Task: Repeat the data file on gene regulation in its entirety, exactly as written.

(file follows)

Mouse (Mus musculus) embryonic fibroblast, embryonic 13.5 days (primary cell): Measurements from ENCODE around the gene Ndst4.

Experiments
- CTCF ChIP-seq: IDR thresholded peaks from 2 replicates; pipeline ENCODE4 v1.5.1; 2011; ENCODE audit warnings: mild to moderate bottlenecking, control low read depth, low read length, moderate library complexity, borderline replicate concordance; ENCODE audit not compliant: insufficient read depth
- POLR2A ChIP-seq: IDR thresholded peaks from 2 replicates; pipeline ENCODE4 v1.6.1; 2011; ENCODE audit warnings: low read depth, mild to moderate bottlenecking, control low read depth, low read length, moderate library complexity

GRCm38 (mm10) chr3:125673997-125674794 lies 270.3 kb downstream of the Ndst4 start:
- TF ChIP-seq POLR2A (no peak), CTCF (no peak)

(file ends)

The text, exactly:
Mouse (Mus musculus) embryonic fibroblast, embryonic 13.5 days (primary cell): Measurements from ENCODE around the gene Ndst4.

Experiments
- CTCF ChIP-seq: IDR thresholded peaks from 2 replicates; pipeline ENCODE4 v1.5.1; 2011; ENCODE audit warnings: mild to moderate bottlenecking, control low read depth, low read length, moderate library complexity, borderline replicate concordance; ENCODE audit not compliant: insufficient read depth
- POLR2A ChIP-seq: IDR thresholded peaks from 2 replicates; pipeline ENCODE4 v1.6.1; 2011; ENCODE audit warnings: low read depth, mild to moderate bottlenecking, control low read depth, low read length, moderate library complexity

GRCm38 (mm10) chr3:125673997-125674794 lies 270.3 kb downstream of the Ndst4 start:
- TF ChIP-seq POLR2A (no peak), CTCF (no peak)